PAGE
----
We need definitions of our evolving profession

I am taking you up on your challenge about increasing design value awareness in the public sector (Comment, DW 11 December 2008).

I believe the design community must know itself before it can outwardly increase design value awareness in any sector. The design profession is evolving to include a new breed of designer and design thinker. Traditionally, design is associated with the creation of artefacts. In this construct, design creates tangible solutions that have a physical manifestation, such as a logo, brochure, website or product.

Whereas the design of intangibles has always played a part in design (typically viewed in the value that design creates), it has come more fully to the forefront of design practice. Service design and experience design are prime examples. Today’s designers, often referred to as design thinkers, enter new realms to design processes and experiences. No longer limited to the design of objects, designers are expanding the context of design and, therefore, its value.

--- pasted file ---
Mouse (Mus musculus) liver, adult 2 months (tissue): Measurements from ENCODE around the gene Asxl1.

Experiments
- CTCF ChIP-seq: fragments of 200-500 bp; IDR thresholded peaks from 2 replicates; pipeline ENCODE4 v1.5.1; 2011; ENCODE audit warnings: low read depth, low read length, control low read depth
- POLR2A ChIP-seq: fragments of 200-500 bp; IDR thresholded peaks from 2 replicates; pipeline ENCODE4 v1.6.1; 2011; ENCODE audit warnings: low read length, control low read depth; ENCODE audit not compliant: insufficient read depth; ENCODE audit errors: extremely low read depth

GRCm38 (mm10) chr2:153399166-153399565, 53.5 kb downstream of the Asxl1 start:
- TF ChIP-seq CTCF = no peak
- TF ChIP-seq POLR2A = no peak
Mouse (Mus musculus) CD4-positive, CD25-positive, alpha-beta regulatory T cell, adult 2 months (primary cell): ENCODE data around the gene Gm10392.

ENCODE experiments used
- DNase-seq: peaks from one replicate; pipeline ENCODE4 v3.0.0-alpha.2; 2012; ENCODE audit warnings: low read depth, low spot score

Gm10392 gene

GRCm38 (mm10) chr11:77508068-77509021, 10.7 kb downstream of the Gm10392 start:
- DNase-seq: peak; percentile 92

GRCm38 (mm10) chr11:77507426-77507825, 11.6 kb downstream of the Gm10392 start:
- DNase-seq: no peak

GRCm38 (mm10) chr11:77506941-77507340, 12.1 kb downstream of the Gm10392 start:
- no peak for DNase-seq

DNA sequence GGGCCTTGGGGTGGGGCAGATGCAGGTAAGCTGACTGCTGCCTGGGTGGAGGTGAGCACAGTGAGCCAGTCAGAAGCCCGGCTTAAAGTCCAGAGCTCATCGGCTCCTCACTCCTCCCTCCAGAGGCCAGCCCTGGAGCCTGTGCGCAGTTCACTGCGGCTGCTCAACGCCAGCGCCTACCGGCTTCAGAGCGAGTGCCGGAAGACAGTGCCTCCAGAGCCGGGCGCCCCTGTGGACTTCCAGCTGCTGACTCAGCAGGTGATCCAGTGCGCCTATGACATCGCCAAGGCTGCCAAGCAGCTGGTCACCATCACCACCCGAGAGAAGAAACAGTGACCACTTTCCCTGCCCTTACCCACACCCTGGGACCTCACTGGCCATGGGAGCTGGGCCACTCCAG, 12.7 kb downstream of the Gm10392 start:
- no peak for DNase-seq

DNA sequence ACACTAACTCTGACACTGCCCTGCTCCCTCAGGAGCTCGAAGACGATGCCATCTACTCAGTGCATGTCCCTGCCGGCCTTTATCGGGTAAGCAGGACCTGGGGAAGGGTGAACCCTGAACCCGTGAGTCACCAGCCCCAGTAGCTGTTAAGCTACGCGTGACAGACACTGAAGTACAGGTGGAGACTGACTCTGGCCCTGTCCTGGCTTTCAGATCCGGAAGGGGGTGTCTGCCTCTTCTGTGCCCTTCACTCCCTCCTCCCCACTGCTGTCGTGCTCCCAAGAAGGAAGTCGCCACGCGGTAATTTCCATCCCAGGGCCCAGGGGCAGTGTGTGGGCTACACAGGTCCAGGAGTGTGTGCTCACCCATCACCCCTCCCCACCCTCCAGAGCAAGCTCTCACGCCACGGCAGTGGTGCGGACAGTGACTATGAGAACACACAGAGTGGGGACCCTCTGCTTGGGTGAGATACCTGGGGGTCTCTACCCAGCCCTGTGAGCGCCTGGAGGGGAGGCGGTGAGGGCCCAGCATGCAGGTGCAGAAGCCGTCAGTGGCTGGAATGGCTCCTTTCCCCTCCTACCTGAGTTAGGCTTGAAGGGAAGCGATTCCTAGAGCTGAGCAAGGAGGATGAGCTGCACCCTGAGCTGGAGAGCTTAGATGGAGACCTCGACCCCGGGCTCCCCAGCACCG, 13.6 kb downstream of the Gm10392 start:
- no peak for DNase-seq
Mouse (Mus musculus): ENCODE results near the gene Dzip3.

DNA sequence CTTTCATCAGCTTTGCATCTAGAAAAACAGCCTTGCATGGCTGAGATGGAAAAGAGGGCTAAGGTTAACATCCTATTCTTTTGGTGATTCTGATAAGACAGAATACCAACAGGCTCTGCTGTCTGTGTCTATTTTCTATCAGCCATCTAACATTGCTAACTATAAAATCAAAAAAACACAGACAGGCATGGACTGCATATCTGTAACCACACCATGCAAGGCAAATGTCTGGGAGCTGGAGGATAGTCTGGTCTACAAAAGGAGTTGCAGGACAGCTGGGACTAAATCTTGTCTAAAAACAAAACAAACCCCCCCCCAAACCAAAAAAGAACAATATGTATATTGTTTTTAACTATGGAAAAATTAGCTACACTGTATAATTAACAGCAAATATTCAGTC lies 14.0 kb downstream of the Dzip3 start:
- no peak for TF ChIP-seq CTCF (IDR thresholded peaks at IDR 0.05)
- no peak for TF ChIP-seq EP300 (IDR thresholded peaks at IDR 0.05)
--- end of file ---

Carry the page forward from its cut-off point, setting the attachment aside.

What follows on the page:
And so, we in the design profession need a new strategy to communicate, describe and present our evolving profession. With design’s many disciplines and a changing landscape, how can this be done?

I believe an important start is to classify design in two dimensions – first as the ‘design of tangibles’, and second as the ‘design of intangibles’. In doing so, we immediately set up an organisational construct that gives space for new design thinking practices.

It also describes design in the language of business, while at the same time redefining it to reflect an important dimension.

This core distinction is necessary before we try to come to a collective definition of individual design disciplines. If our own community isn’t making this distinction loud and clear, how will we ever evolve design and its value in the wider business community?

Lisa Cox, by e-mail



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